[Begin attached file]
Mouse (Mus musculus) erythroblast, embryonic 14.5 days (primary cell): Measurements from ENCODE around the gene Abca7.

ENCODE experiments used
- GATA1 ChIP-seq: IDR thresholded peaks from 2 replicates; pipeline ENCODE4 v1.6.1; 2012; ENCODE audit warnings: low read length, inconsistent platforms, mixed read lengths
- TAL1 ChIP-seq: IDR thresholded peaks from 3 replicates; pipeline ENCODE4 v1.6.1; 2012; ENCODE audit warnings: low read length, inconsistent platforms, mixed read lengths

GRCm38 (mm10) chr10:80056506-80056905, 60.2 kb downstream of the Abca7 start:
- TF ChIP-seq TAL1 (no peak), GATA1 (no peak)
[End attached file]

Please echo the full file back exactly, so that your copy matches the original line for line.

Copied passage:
Mouse (Mus musculus) erythroblast, embryonic 14.5 days (primary cell): Measurements from ENCODE around the gene Abca7.

ENCODE experiments used
- GATA1 ChIP-seq: IDR thresholded peaks from 2 replicates; pipeline ENCODE4 v1.6.1; 2012; ENCODE audit warnings: low read length, inconsistent platforms, mixed read lengths
- TAL1 ChIP-seq: IDR thresholded peaks from 3 replicates; pipeline ENCODE4 v1.6.1; 2012; ENCODE audit warnings: low read length, inconsistent platforms, mixed read lengths

GRCm38 (mm10) chr10:80056506-80056905, 60.2 kb downstream of the Abca7 start:
- TF ChIP-seq TAL1 (no peak), GATA1 (no peak)